City officials are hopeful that a bolstered geographic information system will improve service delivery. The technology is already being used to support real-time applications for the fire department.
(TNS) — City of St. Augustine, Fla., officials plan to expand the city's mapping technology this year and beyond, which means more data will be in the public's hands.
Analysts are creating new tools for the city using geographic information system software, also called GIS. Goals of the project include expanding the city's use of GIS to make city operations more efficient and providing more information for the public, officials said.
GIS has been a tool at city hall for a long time and helps with map making and planning, City Manager John Regan said, but there are now bigger plans.
"We're already doing some real-time applications in the fire department. ... We are working to expand the use of our program," Regan said.
Among other efforts, the city's GIS analysts and public works officials have mapped "every water main, valve and fire hydrant in the city with designations as to how many gallons per minute of water is available at every location," according to a city news release. That means firefighters can access information via laptop or cellphone to find out which fire hydrants have the best water flow.
After a recent water main break near San Marco Avenue and May Street, city fire Chief Carlos Aviles could see via the GIS tool that the broken water line only served one building. Because of that, he knew the department could fight a fire effectively at surrounding properties had one happened during the water main repair.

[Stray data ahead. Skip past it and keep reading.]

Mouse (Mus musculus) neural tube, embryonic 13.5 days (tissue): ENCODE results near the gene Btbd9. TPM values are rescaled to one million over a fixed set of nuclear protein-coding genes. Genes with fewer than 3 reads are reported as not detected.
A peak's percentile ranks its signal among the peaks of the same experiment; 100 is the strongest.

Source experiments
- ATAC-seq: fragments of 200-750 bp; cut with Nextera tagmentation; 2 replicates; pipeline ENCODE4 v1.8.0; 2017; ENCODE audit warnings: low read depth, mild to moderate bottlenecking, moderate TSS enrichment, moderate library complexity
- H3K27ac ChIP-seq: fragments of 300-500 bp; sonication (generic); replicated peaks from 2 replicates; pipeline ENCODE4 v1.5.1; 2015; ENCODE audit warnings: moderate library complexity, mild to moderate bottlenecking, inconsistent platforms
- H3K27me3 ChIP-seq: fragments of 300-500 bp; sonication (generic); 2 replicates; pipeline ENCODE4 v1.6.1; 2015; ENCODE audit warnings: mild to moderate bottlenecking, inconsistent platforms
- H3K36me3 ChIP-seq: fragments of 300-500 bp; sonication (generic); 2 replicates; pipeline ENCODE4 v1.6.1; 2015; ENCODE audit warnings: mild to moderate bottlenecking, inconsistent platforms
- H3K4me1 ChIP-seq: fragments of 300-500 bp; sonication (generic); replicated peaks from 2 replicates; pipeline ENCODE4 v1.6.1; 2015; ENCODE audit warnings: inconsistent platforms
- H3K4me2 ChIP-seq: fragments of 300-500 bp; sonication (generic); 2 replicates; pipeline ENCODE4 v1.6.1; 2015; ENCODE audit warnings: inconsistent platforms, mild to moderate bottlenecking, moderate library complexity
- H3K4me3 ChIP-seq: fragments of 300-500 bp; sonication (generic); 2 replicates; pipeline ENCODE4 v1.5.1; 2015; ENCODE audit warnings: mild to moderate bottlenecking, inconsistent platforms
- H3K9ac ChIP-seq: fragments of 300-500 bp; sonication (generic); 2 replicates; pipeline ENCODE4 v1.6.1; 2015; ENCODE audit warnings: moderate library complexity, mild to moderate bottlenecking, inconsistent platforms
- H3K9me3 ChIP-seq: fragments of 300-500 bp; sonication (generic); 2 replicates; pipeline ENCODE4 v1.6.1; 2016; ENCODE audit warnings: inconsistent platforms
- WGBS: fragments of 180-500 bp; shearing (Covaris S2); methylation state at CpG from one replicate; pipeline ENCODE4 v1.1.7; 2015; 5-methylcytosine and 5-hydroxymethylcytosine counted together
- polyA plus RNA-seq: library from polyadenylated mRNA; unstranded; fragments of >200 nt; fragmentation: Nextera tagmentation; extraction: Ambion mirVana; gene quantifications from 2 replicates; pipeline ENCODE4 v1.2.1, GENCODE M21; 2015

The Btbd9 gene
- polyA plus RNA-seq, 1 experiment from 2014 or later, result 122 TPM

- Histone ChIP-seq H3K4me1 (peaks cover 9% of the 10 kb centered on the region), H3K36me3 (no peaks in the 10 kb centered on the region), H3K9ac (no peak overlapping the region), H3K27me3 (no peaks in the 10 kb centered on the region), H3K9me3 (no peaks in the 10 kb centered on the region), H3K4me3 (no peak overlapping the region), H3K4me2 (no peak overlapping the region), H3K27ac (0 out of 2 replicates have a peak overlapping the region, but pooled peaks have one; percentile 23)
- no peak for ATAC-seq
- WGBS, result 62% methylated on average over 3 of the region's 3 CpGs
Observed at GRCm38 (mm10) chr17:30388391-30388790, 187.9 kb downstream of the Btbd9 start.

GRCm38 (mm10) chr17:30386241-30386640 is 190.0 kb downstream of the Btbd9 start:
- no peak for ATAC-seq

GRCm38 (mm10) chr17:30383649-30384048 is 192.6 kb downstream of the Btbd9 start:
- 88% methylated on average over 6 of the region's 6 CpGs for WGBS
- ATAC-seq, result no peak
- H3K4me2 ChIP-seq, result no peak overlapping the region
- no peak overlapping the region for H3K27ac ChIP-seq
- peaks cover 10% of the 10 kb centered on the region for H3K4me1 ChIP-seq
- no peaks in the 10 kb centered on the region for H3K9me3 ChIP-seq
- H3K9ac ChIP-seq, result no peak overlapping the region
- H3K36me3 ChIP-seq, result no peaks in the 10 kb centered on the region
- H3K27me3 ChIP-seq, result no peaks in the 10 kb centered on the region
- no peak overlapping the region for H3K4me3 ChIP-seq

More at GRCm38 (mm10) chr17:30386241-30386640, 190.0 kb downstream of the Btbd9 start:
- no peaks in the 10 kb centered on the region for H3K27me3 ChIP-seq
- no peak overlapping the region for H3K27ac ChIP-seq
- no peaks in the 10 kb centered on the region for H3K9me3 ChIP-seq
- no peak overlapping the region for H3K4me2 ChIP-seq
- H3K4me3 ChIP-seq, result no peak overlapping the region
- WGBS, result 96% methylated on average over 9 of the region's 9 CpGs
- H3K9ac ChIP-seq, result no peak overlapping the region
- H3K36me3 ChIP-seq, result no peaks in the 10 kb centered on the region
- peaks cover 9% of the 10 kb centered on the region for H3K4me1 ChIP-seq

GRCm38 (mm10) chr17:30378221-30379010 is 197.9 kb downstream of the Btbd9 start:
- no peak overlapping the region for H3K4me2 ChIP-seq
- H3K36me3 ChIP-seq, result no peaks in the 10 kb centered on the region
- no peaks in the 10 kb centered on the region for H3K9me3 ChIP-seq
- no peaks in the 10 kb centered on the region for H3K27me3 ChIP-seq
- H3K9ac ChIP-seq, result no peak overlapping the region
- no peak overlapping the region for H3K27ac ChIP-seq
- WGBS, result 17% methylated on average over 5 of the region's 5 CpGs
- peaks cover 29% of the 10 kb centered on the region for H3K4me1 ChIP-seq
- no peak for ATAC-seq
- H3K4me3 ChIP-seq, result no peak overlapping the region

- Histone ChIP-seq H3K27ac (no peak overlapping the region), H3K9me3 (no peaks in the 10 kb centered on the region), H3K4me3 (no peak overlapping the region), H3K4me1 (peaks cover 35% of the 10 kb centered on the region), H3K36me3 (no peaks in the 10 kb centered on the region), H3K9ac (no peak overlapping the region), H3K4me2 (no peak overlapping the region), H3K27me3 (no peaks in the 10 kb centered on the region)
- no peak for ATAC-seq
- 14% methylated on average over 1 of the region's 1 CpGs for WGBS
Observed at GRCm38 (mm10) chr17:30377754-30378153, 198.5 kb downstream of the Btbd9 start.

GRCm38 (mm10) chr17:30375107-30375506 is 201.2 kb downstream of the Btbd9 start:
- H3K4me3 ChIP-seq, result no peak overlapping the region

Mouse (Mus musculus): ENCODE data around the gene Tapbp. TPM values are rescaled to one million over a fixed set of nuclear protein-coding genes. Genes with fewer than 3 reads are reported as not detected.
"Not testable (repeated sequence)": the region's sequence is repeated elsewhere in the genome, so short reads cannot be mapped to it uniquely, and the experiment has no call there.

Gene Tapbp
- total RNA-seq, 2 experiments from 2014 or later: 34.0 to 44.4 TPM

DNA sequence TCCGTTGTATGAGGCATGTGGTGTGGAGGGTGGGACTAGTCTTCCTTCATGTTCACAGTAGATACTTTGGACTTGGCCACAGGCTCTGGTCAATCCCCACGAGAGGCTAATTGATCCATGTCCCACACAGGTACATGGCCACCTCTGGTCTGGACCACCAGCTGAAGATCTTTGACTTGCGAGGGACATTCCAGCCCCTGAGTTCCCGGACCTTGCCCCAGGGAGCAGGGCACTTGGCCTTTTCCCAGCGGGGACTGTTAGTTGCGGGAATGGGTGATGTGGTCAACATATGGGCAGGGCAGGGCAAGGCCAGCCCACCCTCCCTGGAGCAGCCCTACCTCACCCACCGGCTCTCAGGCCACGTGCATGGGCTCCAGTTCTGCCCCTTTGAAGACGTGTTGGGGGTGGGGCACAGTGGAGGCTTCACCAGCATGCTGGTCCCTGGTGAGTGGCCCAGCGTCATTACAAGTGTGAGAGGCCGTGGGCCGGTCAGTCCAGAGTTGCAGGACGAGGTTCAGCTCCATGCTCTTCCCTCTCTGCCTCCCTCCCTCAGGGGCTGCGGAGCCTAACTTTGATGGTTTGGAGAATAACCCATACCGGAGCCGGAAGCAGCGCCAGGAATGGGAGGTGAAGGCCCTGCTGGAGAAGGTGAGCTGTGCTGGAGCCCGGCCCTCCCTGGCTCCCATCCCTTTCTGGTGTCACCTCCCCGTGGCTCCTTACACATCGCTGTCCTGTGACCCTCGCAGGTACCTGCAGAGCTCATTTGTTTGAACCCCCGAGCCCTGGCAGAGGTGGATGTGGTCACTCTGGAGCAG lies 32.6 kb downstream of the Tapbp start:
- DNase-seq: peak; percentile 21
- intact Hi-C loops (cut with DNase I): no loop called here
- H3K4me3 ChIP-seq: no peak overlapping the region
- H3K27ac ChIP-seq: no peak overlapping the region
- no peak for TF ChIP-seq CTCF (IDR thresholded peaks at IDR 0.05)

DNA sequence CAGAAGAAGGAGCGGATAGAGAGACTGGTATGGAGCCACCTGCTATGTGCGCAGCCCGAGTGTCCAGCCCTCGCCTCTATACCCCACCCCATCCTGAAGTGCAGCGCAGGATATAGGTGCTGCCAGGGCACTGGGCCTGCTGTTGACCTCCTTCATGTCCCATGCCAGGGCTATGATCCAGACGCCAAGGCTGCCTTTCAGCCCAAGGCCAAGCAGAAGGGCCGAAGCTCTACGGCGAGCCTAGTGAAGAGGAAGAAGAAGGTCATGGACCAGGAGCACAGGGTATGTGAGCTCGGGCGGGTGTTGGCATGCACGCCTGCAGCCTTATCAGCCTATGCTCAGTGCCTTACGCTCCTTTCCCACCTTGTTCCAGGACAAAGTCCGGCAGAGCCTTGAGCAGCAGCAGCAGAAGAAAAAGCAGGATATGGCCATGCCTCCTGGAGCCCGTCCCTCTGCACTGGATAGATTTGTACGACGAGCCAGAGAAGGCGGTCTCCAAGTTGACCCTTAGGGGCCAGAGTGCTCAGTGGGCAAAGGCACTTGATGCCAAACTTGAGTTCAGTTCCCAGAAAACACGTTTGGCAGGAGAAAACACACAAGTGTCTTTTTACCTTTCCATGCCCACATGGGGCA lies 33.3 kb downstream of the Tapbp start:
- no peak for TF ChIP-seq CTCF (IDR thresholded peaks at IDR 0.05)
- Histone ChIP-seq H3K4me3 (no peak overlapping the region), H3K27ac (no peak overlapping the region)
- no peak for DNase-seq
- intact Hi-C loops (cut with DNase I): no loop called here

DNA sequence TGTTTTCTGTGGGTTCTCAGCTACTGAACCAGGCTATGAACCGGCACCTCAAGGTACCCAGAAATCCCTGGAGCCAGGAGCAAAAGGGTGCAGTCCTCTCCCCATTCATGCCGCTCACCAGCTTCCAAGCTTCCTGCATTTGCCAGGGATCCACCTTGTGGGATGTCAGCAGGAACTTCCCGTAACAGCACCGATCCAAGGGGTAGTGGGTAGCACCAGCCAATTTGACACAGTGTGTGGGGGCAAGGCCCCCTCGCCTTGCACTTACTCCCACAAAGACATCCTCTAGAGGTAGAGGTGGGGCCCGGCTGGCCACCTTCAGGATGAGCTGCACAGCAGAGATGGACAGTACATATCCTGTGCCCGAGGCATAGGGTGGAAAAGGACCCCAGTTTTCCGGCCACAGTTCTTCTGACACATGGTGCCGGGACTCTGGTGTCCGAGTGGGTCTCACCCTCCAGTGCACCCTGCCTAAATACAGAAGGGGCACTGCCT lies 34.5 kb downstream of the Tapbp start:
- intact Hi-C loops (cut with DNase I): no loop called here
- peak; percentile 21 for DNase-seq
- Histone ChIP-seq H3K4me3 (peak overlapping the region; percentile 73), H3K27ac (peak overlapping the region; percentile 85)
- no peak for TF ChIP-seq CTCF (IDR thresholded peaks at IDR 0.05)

Jeremy Berg, one of two GIS analysts, will work in a similar way with other city departments to make new tools with spatial data, he said.
Plans include having up-to-date maps that show land use and zoning designations for properties. The GIS crew also plans create "story maps," such as historic sites around the city, Berg said.
The content will be similar to what Los Angeles has done with data at http://geohub.lacity.org/datasets, according to Berg. The site has a vast array of data on things like infrastructure, health and natural resources.
"A lot's going to be changing, and hopefully we're going to have this year a lot more of the city's data exposed for the public to consume and use," Berg said.
Part of the city's website, citystaug.com, will be dedicated to the GIS work. For now, some information, such as the location of city fire hydrants and manholes, are already posted in a map at https://bit.ly/2QkKgFU.
The GIS team plans to publish as much city data as possible and make it available for download, including data on city boundaries, infrastructure, planning and zoning and transportation projects. More data should be available for the public by the end of January, according to Berg.
The salaries for the GIS team are more than $102,189 a year combined, according to city budget director Meredith Breidenstein. City officials did not provide information by Thursday evening about the cost of the GIS software.
©2019 The St. Augustine Record, Fla. Distributed by Tribune Content Agency, LLC.
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